Now Matthias is working on an Android port of Einstein (4). An early build is available for download, but a lot of work still needs to be done to optimize the speed and reliability. Running the emulator on a Droid 1 is slow, but good enough to show off to friends. I personally can’t wait to see what happens to Einstein in the near future as devices get faster. What are you waiting for? Go dump the ROM off your Newton and get to emulating.
Yes, I know. It’s been months since I posted a new entry to my blog. After the ADC adapter I really didn’t know what to right about. That had to be my achievement for the year. Hopefully I can get back into the swing of writing useful posts that people will continue to enjoy. I can’t thank everyone enough for the comments about the ADC adapter and GIMP. Here are just a few of the topics I have ideas for:
- Finally upgrading to an Intel Mac
- Learning the ups and downs of W.I.N.E.
- Learning about SCCA Autocross
- Using a BlackRapid camera strap for on the go photography
- Newton on Android
- FreeNAS: Reviving an old school project
That should be enough to keep me occupied for a few months… I hope. OH, I didn’t announce it but I setup a photo gallery accessible from the link at the top of the page. Rather than have Yahoo or Google host my photos I thought I would do it myself. And now that winter is over in KY (hopefully) I can get back outside and enjoy some hiking trails.
With the DVI to ADC adapter a success I’ve run into a new issue with the Apple monitor I salvaged. There are no physical controls for the brightness and I can’t turn the monitor off. The power button on the ACD is designed to control the monitor as well as the Mac it’s connected to. Pin 13 on the ADC spec is listed as “soft power” so I assume that is where the functionality comes from. While there is a brightness button on the front of the display, its function is to open of the display preferences in OS X so you can adjust the settings there.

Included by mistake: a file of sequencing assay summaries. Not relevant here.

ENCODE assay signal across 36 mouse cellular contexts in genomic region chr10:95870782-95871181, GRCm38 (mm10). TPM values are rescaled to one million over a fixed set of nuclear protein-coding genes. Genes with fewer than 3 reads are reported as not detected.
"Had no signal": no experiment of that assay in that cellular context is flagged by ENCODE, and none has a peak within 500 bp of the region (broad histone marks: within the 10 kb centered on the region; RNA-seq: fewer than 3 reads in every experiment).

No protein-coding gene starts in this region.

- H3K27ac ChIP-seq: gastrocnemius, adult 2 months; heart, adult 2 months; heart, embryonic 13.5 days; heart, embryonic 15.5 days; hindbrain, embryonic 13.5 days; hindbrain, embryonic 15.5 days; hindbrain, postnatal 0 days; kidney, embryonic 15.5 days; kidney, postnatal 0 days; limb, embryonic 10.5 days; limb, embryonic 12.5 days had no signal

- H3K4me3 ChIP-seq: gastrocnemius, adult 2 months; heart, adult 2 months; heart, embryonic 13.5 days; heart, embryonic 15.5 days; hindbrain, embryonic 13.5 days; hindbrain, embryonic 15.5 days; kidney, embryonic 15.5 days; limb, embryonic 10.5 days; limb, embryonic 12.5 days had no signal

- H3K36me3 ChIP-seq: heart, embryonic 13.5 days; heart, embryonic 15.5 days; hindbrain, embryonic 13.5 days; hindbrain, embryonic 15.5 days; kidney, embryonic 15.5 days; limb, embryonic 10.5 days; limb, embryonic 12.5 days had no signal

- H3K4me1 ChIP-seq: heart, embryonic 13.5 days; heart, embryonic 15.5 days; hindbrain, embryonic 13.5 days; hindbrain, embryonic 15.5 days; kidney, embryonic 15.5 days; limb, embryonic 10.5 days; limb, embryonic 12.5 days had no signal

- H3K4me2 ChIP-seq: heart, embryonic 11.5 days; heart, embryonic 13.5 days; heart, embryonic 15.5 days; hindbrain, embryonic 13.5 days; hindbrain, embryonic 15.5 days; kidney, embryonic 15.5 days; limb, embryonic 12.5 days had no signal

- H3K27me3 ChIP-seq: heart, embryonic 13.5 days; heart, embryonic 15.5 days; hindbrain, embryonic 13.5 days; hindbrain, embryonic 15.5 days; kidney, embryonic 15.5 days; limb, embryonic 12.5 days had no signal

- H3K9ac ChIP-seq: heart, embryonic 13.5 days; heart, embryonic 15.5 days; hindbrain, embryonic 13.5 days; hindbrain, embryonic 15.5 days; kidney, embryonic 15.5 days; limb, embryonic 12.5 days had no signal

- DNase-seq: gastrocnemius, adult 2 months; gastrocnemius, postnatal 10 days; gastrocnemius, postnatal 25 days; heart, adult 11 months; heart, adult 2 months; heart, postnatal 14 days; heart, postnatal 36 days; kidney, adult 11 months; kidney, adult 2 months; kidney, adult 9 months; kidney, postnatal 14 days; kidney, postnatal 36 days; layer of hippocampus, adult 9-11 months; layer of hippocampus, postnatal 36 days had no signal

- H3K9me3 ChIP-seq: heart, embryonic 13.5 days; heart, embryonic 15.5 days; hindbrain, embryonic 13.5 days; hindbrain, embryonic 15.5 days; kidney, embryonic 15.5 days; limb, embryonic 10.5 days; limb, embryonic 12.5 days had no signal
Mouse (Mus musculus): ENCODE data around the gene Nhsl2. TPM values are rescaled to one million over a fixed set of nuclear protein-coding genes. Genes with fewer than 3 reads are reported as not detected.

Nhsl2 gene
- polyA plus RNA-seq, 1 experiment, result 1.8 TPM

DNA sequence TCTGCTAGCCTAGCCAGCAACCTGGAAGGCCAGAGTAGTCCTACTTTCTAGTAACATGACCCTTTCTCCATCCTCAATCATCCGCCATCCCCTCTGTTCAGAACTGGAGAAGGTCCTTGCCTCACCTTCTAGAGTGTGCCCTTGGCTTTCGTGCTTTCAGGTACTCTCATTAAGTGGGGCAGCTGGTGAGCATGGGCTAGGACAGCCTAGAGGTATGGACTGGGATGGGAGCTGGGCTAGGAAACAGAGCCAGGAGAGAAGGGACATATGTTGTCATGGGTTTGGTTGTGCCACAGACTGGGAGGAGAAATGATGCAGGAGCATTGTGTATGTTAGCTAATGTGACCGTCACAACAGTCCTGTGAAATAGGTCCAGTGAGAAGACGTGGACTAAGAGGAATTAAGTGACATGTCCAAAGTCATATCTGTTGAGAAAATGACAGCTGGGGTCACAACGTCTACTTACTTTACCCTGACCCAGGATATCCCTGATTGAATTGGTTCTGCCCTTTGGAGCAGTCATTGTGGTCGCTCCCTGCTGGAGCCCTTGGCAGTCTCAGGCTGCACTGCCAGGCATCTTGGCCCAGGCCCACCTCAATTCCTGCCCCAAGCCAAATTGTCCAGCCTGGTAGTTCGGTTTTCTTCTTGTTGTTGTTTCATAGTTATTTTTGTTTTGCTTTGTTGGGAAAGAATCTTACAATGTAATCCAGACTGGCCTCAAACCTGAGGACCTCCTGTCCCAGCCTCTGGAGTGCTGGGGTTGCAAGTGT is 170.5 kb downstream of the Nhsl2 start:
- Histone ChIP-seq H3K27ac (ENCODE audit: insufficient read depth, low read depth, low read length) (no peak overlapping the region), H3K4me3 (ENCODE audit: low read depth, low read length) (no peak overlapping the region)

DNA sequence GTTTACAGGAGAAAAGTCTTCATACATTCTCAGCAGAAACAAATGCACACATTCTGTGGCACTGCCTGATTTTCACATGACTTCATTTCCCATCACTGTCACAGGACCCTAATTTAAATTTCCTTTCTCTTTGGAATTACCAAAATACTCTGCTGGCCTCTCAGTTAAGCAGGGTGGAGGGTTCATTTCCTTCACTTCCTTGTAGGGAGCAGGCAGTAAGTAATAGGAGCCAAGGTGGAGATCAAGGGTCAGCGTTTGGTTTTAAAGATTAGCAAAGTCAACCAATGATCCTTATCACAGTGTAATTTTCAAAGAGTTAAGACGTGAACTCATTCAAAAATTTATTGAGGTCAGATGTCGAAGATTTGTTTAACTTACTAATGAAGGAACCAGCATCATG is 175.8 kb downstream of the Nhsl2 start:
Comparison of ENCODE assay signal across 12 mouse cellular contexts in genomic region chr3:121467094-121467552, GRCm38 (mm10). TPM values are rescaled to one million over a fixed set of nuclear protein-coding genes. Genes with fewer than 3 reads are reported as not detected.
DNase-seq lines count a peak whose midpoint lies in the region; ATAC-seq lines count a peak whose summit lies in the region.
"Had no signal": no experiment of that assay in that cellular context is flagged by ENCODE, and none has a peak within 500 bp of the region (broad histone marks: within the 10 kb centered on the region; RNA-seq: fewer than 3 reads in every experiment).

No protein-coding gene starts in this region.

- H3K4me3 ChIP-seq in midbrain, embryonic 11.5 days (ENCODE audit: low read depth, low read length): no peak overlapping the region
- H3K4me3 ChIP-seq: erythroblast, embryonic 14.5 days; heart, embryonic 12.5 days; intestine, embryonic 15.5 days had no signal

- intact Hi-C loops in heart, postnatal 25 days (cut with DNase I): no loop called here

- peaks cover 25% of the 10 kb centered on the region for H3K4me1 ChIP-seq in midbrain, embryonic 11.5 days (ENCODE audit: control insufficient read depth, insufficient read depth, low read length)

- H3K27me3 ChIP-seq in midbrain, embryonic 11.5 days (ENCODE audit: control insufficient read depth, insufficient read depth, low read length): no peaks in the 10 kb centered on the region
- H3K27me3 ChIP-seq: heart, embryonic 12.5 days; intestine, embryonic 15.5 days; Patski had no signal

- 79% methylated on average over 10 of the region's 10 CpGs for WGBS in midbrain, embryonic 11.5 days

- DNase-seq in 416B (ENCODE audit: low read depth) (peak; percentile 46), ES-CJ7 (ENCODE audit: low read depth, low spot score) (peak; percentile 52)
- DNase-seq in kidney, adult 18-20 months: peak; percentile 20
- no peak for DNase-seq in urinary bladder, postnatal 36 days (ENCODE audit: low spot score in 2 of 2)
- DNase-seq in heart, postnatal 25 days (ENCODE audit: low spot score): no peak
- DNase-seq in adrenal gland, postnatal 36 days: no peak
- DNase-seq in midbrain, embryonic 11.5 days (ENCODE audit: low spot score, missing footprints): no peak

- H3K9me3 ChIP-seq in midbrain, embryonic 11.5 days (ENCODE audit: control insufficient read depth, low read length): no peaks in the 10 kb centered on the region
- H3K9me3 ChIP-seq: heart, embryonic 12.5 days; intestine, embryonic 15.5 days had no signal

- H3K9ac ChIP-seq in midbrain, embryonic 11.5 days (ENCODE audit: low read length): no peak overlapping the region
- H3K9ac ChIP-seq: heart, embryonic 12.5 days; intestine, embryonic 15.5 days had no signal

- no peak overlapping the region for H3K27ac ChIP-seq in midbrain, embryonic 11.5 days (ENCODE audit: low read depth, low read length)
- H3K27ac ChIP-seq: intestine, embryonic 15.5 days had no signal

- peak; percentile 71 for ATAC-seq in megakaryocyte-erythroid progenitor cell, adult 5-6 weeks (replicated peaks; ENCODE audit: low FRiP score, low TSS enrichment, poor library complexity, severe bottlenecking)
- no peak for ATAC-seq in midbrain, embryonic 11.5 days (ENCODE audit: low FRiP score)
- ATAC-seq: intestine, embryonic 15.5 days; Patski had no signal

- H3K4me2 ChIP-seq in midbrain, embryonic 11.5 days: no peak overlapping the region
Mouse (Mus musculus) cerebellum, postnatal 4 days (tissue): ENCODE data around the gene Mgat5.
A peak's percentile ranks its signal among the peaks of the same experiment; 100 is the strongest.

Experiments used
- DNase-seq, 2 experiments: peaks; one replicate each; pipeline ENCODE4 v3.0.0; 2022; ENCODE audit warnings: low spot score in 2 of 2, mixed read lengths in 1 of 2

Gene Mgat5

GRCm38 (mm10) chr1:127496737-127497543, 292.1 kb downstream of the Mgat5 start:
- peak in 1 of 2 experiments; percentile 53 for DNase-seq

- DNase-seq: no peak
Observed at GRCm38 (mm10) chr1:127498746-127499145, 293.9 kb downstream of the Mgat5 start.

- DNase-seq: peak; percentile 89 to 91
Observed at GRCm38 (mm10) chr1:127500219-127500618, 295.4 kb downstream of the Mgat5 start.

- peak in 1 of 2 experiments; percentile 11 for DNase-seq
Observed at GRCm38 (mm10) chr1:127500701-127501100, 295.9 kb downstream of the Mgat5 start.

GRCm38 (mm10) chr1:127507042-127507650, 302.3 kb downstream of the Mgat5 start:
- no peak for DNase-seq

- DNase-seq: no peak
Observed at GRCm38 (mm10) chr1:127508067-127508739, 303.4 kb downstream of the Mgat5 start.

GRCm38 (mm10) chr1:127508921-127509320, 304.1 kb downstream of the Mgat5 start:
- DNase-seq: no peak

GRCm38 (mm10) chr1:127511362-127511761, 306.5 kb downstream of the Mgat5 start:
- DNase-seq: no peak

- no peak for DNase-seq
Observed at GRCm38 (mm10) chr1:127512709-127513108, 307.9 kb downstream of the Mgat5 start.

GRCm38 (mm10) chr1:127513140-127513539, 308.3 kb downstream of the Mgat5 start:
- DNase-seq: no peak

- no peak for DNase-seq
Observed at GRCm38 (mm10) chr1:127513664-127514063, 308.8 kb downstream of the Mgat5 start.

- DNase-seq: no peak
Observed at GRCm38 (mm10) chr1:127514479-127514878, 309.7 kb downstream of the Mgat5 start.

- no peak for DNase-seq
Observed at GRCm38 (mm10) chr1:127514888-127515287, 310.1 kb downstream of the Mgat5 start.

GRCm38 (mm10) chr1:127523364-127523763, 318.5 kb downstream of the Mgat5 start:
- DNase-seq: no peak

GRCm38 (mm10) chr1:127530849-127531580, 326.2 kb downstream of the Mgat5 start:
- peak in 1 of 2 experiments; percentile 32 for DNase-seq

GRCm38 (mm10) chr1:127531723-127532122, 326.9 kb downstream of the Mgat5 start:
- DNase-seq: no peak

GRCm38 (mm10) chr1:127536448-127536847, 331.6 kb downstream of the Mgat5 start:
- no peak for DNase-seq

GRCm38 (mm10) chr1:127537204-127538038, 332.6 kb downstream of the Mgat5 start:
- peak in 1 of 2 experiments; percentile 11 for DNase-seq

All of that is great if you are using a Mac with an ADC video card or even an ADC adapter (the brightness controls are controlled through the USB connection), but there is no way to control the monitor from a Windows PC natively. Luckily there is the Internet and the great world of open source software. A few years ago a guy by the name of Laurent Morichetti wrote an application called WinACD. The function of the program was simple; give Windows XP users the same control over their ACD monitors as Mac users have.
The installation process is simple.
- Download WinACD from http://sourceforge.net/projects/winacd/.
- With the monitor’s USB cable disconnected, run the WinACD installer.
- If any popups appear saying the drivers are not signed click “Continue Anyway”.
- Once the installation is finished plug in the USB cable from the monitor.